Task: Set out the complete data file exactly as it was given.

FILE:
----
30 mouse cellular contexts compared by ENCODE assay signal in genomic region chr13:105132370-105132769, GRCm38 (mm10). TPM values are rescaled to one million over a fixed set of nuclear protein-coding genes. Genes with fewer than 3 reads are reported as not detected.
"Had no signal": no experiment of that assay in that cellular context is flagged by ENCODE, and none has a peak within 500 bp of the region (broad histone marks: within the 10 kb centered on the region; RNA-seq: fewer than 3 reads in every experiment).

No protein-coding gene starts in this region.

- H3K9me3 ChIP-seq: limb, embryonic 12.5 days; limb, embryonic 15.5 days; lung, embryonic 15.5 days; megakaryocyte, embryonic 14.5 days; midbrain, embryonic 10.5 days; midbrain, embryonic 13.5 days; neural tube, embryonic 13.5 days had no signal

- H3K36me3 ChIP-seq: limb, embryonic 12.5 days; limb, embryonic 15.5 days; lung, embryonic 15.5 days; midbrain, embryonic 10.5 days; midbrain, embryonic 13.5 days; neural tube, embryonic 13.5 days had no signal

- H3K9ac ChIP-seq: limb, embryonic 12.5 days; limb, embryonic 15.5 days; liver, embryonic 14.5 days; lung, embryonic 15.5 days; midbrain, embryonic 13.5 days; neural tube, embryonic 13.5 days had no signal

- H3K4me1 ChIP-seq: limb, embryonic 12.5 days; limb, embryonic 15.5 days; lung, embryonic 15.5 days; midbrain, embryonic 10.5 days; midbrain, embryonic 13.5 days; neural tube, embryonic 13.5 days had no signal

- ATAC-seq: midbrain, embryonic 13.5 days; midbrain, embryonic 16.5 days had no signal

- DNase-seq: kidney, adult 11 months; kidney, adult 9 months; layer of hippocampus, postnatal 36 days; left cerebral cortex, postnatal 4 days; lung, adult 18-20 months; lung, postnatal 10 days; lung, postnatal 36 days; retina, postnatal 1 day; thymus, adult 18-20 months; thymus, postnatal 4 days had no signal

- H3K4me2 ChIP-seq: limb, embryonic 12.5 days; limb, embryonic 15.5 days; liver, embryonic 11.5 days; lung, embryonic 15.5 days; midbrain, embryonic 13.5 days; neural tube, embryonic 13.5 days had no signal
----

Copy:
30 mouse cellular contexts compared by ENCODE assay signal in genomic region chr13:105132370-105132769, GRCm38 (mm10). TPM values are rescaled to one million over a fixed set of nuclear protein-coding genes. Genes with fewer than 3 reads are reported as not detected.
"Had no signal": no experiment of that assay in that cellular context is flagged by ENCODE, and none has a peak within 500 bp of the region (broad histone marks: within the 10 kb centered on the region; RNA-seq: fewer than 3 reads in every experiment).

No protein-coding gene starts in this region.

- H3K9me3 ChIP-seq: limb, embryonic 12.5 days; limb, embryonic 15.5 days; lung, embryonic 15.5 days; megakaryocyte, embryonic 14.5 days; midbrain, embryonic 10.5 days; midbrain, embryonic 13.5 days; neural tube, embryonic 13.5 days had no signal

- H3K36me3 ChIP-seq: limb, embryonic 12.5 days; limb, embryonic 15.5 days; lung, embryonic 15.5 days; midbrain, embryonic 10.5 days; midbrain, embryonic 13.5 days; neural tube, embryonic 13.5 days had no signal

- H3K9ac ChIP-seq: limb, embryonic 12.5 days; limb, embryonic 15.5 days; liver, embryonic 14.5 days; lung, embryonic 15.5 days; midbrain, embryonic 13.5 days; neural tube, embryonic 13.5 days had no signal

- H3K4me1 ChIP-seq: limb, embryonic 12.5 days; limb, embryonic 15.5 days; lung, embryonic 15.5 days; midbrain, embryonic 10.5 days; midbrain, embryonic 13.5 days; neural tube, embryonic 13.5 days had no signal

- ATAC-seq: midbrain, embryonic 13.5 days; midbrain, embryonic 16.5 days had no signal

- DNase-seq: kidney, adult 11 months; kidney, adult 9 months; layer of hippocampus, postnatal 36 days; left cerebral cortex, postnatal 4 days; lung, adult 18-20 months; lung, postnatal 10 days; lung, postnatal 36 days; retina, postnatal 1 day; thymus, adult 18-20 months; thymus, postnatal 4 days had no signal

- H3K4me2 ChIP-seq: limb, embryonic 12.5 days; limb, embryonic 15.5 days; liver, embryonic 11.5 days; lung, embryonic 15.5 days; midbrain, embryonic 13.5 days; neural tube, embryonic 13.5 days had no signal